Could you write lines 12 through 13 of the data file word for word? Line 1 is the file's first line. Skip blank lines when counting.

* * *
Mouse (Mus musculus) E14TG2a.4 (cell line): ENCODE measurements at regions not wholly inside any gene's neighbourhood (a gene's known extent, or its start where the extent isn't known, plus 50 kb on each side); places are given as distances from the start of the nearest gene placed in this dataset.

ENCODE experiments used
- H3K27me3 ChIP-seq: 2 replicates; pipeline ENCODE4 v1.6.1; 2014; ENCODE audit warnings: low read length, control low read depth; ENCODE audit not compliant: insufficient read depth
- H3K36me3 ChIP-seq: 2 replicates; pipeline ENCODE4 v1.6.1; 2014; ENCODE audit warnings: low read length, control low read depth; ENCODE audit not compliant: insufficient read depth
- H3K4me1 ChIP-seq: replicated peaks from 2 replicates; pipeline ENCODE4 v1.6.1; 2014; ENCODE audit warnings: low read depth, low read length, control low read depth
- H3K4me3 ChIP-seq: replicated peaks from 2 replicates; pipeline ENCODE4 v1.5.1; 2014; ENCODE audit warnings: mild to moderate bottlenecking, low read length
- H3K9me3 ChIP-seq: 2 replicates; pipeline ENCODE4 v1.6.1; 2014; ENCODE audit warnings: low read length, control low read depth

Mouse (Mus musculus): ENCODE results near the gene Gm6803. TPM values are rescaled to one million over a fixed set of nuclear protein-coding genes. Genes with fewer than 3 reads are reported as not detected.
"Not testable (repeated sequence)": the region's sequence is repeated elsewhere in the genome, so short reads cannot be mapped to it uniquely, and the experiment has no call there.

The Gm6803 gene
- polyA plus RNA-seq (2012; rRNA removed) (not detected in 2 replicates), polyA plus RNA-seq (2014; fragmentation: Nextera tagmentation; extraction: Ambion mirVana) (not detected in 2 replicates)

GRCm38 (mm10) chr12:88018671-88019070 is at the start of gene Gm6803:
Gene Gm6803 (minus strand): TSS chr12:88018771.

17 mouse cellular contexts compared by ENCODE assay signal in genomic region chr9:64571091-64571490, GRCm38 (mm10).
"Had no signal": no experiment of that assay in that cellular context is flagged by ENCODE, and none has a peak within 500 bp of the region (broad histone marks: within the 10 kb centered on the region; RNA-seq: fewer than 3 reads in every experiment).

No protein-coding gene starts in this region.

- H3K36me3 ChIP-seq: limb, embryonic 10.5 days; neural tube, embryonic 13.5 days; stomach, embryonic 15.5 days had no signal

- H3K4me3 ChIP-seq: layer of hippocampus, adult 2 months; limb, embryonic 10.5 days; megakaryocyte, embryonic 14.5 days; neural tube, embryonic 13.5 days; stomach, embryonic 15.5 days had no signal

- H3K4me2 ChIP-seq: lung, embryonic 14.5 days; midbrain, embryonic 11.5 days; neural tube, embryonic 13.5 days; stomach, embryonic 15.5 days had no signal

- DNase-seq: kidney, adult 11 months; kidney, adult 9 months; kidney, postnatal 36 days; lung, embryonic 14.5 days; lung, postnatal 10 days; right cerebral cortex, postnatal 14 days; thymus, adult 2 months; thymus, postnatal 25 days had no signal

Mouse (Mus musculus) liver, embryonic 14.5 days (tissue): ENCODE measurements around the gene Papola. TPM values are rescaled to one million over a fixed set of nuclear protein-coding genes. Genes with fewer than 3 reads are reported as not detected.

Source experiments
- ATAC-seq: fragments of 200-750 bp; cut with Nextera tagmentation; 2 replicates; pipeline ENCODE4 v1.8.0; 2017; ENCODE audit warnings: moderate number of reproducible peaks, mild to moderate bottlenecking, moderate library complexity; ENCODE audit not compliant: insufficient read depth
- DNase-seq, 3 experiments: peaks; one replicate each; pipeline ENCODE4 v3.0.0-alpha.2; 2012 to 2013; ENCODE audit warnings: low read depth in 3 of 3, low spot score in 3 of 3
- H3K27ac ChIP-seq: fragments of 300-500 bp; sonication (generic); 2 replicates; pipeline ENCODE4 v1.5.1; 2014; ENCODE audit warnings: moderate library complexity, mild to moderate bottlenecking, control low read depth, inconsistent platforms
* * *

GRCm38 (mm10) chr12:88018671-88019070 is at the start of gene Gm6803:
Gene Gm6803 (minus strand): TSS chr12:88018771.